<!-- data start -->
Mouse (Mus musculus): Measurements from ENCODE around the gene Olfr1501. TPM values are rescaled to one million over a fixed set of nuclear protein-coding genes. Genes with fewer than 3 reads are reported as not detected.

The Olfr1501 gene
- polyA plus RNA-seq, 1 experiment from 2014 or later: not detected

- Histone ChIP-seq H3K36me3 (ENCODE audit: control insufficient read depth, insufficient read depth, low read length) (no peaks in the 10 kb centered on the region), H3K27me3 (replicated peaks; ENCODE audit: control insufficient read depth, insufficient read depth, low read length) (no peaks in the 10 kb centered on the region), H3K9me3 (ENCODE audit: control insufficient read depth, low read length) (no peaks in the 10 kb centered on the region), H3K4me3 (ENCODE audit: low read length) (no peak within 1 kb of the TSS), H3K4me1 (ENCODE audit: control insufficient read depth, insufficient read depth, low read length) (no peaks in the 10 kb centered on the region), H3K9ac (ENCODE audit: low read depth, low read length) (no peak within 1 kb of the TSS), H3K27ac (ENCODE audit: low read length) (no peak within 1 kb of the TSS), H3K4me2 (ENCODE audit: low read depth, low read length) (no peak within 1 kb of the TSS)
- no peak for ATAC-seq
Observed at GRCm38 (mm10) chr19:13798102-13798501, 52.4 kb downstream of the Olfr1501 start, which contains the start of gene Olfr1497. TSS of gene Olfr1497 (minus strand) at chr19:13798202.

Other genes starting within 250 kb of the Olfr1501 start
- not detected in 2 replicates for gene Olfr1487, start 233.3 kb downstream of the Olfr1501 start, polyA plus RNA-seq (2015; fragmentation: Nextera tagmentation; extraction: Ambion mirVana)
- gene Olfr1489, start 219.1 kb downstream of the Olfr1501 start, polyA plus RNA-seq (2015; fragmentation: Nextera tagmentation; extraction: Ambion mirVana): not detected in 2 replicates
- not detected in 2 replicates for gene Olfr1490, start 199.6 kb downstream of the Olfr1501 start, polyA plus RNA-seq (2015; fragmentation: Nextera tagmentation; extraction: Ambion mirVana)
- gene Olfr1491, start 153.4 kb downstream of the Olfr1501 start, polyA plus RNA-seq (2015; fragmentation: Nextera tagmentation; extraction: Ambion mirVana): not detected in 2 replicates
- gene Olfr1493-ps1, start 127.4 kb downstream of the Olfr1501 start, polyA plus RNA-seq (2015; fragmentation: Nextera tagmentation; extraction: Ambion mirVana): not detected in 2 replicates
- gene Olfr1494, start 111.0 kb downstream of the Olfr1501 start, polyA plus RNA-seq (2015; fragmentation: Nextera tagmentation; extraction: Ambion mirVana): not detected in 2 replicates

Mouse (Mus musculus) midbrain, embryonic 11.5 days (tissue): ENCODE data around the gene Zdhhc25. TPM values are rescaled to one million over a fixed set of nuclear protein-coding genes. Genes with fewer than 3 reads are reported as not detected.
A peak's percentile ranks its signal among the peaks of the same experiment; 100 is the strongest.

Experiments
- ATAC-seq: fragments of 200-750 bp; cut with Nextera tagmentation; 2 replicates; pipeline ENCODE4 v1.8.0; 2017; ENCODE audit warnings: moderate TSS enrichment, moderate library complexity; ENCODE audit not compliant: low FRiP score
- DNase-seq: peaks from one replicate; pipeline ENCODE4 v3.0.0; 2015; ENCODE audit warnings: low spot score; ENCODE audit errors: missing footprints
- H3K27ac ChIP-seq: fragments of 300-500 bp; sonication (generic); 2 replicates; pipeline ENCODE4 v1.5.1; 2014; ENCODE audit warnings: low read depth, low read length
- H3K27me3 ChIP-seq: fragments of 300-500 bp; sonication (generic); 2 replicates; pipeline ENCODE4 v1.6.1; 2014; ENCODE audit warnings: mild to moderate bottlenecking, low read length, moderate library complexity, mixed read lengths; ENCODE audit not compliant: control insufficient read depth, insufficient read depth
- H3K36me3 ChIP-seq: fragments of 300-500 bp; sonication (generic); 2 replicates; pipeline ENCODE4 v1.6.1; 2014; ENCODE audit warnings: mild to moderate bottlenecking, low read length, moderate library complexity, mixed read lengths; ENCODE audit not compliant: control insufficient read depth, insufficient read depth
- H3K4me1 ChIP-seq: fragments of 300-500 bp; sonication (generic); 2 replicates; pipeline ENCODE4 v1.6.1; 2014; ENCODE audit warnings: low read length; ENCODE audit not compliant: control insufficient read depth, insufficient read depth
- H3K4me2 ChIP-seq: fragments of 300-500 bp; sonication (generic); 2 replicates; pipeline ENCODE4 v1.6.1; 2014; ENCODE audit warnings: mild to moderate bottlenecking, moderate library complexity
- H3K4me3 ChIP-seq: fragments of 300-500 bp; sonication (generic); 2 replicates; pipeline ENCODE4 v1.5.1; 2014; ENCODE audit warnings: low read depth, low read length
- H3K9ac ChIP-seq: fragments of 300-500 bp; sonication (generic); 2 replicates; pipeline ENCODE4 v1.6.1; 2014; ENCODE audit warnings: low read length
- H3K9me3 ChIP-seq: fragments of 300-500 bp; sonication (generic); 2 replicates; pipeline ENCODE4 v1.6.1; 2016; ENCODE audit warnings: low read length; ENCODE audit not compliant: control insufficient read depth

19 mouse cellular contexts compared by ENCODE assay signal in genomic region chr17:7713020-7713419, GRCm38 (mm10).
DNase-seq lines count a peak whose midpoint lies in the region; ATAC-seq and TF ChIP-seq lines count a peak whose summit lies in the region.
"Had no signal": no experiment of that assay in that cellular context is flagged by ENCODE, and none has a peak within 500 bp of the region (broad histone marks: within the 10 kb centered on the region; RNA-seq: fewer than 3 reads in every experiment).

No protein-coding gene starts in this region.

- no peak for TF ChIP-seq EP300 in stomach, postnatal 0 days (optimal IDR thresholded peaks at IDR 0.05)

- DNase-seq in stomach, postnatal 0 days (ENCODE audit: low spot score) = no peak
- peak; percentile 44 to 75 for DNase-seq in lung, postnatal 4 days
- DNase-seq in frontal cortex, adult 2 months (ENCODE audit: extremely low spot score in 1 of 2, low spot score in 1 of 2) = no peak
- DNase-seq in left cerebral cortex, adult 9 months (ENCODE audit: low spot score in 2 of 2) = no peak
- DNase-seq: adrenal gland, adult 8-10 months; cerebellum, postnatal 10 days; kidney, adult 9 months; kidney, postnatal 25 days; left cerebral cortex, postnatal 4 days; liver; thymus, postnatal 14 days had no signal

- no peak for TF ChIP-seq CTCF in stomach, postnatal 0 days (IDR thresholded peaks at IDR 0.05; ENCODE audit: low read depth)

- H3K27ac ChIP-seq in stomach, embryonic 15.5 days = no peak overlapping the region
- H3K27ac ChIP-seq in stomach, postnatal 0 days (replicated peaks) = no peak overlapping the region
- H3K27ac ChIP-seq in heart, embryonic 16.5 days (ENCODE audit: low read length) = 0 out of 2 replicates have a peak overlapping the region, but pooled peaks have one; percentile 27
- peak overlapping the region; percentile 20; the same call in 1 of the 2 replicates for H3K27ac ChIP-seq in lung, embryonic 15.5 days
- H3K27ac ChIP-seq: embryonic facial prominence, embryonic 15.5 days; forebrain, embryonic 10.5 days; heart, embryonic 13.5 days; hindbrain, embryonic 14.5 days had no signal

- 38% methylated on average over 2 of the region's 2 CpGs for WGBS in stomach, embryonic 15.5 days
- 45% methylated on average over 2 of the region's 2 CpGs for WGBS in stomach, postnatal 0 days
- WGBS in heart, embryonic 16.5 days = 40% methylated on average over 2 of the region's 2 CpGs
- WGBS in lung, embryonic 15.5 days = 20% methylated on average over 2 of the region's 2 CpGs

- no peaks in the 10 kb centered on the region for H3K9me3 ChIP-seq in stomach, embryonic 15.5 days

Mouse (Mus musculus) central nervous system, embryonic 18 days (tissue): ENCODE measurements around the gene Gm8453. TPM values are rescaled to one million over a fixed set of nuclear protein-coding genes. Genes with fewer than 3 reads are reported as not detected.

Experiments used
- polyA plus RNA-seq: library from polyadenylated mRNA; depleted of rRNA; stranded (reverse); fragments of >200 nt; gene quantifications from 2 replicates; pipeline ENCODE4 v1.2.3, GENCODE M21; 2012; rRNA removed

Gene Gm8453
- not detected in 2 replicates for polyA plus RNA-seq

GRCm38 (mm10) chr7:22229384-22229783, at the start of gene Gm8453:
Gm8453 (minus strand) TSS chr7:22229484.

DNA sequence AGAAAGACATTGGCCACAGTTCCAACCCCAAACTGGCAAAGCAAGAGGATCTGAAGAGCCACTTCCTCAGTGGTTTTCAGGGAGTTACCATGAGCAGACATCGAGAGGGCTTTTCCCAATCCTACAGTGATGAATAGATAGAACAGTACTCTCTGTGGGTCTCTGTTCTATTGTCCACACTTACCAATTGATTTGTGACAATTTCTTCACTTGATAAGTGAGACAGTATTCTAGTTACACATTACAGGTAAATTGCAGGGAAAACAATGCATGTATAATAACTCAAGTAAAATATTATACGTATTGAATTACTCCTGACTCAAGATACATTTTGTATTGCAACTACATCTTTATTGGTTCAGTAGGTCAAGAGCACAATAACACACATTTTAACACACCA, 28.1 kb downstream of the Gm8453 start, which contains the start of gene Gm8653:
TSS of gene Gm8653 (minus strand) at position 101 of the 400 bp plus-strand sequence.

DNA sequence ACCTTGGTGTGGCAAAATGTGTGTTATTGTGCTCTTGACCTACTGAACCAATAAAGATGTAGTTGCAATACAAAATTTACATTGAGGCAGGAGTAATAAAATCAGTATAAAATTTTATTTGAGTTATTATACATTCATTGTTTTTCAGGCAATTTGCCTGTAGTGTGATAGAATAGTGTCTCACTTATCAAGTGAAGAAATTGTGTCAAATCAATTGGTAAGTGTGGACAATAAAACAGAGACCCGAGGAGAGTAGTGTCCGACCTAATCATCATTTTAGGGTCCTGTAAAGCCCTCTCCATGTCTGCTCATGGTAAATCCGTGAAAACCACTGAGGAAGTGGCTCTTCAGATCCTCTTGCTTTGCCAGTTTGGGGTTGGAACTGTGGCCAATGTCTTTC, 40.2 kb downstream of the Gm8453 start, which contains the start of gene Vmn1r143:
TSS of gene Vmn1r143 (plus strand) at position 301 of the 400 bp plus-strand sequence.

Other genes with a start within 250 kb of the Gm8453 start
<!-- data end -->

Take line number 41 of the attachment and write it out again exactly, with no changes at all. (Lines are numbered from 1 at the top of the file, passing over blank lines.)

- peak overlapping the region; percentile 20; the same call in 1 of the 2 replicates for H3K27ac ChIP-seq in lung, embryonic 15.5 days